Stan Lee was responsible for creating a pop-culture franchise with unforgettable iconic characters. On Monday, Lee died at the age of 95 in a Los Angeles hospital. The cause of death has yet to be determined.
Born in the New York borough of Manhattan in 1922, Lee got his first job at Timely Comics as an assistant, later becoming editor. After a stint in the military during World War II, Lee returned to what would be renamed Atlas comics (and later Marvel), but the company had to adhere to a strict code enacted by the Comics Code Authority (similar to today’s Parents Television Council) as comic books were the subject of Senate hearings as they were accused of corrupting youth. During this time, Lee wrote numerous comics in a variety of genres , including romance, horror, science fictions, and westerns, among others.
As he was contemplating leaving the comics business, Lee was asked to develop a new superhero team in response to DC Comics’ success with the Justice League. Lee developed with artist Jack Kirby The Fantastic Four in 1960, giving them numerous flaws as opposed to the “perfect” traits DC characters would have. In other words, Lee’s characters were more “human”. This led Lee and Kirby to develop other Marvel mainstays including The Amazing Spider-Man, Thor, Iron-Man, and the Incredible Hulk.
While television wouldn’t deal with social issues until the 1970s (thanks to the success of All in the Family), Lee and Kirby did so beforehand in the 1960s, dealing with racism, the Vietnam War, student protests, and others. Lee also broke the color barrier by creating Luke Cage and Black Panther, comics’ first African-American characters – the former turning into a Netflix show and the latter becoming a box-office sensation in 2018. Lee also had a monthly “soapbox” section in his comics, with one 1968 piece decrying racism and antisemitism.
When ABC was looking for programming to fill their Saturday morning lineup, they turned to Marvel. The first Marvel series developed for TV debuted in 1967: Fantastic Four and The Amazing Spider-Man, albeit produced by different animation companies. Although the crackdown on cartoon violence in 1969 led to both series’ cancellations, new episodes of Fantastic Four and Spider-Man would return to Saturday mornings several years later.
While Lee stopped writing comic books in 1972 to concentrate on being publisher at Marvel, he continued to develop shows for television. Although Marvel struck out with a live-action Amazing Spider-Man series for CBS in 1978, Lee would have better luck with Universal Television’s The Incredible Hulk with Bill Bixby and Lou Ferrigno (Lee often clashed with producers over the CBS version of Spider-Man, saying it was “too juvenile”.)
In 1981, Lee moved to the West Coast to run Marvel’s animation studio and production company, producing animated series for for NBC, CBS, and syndication based on Marvel and Hasbro characters. New World Entertainment (who would switch their TV stations’ affiliations to Fox in the mid-1990s) bought Marvel five years later. Lee sued the company for $10 million for cheating him out of profits related to his characters.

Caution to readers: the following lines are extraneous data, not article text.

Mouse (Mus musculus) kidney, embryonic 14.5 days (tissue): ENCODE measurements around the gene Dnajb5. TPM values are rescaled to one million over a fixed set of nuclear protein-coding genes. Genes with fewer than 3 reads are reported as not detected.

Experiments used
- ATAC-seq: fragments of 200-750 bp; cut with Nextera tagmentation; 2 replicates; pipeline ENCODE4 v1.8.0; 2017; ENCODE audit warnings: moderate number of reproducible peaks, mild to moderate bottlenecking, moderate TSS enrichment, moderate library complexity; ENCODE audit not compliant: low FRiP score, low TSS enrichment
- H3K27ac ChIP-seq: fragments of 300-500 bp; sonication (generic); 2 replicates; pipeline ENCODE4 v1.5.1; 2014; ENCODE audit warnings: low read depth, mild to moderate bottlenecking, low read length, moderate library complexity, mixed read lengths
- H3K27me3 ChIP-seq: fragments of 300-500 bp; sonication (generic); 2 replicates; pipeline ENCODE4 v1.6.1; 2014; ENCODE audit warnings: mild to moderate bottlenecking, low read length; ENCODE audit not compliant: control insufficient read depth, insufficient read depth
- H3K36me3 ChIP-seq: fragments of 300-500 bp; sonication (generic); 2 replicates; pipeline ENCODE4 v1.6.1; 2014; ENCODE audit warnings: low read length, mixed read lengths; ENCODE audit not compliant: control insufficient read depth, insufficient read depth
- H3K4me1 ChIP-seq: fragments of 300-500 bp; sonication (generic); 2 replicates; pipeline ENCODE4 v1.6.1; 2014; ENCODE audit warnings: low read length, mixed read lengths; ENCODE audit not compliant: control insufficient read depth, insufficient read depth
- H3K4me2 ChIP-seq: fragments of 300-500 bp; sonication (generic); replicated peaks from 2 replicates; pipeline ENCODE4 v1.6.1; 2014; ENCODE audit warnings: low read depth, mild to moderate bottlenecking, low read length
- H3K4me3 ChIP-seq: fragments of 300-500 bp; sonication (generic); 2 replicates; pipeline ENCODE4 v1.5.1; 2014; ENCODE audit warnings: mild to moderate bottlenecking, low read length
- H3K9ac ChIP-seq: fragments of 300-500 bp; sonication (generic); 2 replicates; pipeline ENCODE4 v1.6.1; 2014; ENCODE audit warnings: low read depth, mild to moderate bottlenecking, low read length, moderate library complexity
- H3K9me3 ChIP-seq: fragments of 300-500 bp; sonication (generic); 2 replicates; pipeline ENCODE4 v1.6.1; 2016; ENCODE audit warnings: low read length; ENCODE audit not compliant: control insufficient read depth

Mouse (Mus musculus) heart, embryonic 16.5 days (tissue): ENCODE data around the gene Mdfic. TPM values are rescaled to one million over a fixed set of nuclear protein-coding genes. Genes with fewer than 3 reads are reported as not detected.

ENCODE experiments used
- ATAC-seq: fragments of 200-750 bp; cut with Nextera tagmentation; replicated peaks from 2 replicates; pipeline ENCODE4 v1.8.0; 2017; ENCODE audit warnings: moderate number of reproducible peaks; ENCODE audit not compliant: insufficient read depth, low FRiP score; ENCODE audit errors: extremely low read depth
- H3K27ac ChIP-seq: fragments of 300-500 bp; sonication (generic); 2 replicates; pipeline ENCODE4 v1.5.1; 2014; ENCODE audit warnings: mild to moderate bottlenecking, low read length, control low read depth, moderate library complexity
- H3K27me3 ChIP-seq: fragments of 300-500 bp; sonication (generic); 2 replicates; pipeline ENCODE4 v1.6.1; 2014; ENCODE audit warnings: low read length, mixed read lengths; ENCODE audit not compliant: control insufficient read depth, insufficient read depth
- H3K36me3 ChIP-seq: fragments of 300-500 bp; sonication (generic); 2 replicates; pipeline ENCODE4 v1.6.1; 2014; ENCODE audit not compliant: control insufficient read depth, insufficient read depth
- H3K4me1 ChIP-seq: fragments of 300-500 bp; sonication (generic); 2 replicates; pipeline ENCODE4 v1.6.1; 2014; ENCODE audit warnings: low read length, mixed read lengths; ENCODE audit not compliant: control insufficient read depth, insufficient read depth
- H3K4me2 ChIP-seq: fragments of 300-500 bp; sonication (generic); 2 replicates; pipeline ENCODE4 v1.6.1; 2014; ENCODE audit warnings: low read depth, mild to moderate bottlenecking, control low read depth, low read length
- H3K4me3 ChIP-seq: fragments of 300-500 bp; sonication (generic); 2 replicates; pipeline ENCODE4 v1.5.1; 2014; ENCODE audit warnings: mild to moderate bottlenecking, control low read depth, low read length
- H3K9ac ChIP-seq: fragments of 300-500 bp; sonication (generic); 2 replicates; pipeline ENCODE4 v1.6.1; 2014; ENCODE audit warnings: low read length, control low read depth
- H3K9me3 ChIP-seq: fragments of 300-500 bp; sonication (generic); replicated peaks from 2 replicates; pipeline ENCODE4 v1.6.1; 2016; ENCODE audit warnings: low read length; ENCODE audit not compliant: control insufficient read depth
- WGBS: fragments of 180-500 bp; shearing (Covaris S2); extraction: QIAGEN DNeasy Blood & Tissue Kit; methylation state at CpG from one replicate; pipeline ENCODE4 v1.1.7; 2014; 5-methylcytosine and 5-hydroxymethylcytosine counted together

In a move akin to a Cubs player joining the White Sox (or vice versa), Lee jumped ship to rival DC in 2000, and helped re-develop their classic stable of characters, including Batman, Superman, and Wonder Woman. Also during this time Lee created Stan Lee Media, but filed for Chapter 11 bankruptcy after principals behind the company were involved in a check cashing scheme as Lee was never implicated. Lee formed another new company in 2001, called POW! Entertainment which still exists today.
As Marvel was sold to The Walt Disney Company in 2009, Lee returned “home” to help develop the company’s movie and TV slate, receiving an “executive producer” credit. Marvel had a resurgence in the last decade, thanks to successful movie franchises featuring Iron Man, Captain America, Thor, and The Avengers. The imprint expanded to television in 2013 with the debut of ABC’s Agents of Shield as Lee would make cameo appearances in the show and film properties, not to mention The Simpsons and The Big Bang Theory.
Lee is also listed in the credits for the Marvel Netflix Universe shows, though he only appeared in the shows through stock photographs. He did however, appear in Hulu’s Runaways and Freeform’s Cloak & Dagger through cameos.
Lee traveled the country in recent years, making appearances at conventions and at San Diego Comic-Con. Lee made numerous visits to the Chicago Comic and Entertainment Expo (known as C2E2) at McCormick Place, with his last Chicago appearance taking place at a panel packed with fans in April 2017. Earlier this year, reports surfaced Lee was the victim of elder abuse from a memorabilia collector, isolating him from his family and friends. A judge issued a restraining order, as Lee regained control of his social media accounts.
Among his accolades include an induction into the Will Eisner Hall Of Fame in 1994 and The Jack Kirby Hall Of Fame in 1995; A National Medal Of Arts award in 2008; a star on the Hollywood Walk Of Fame in 2011; and a Vanguard Award in 2012 from the Producers Guild Of America.
Certainly, Stan Lee was one of a kind. Excelsior!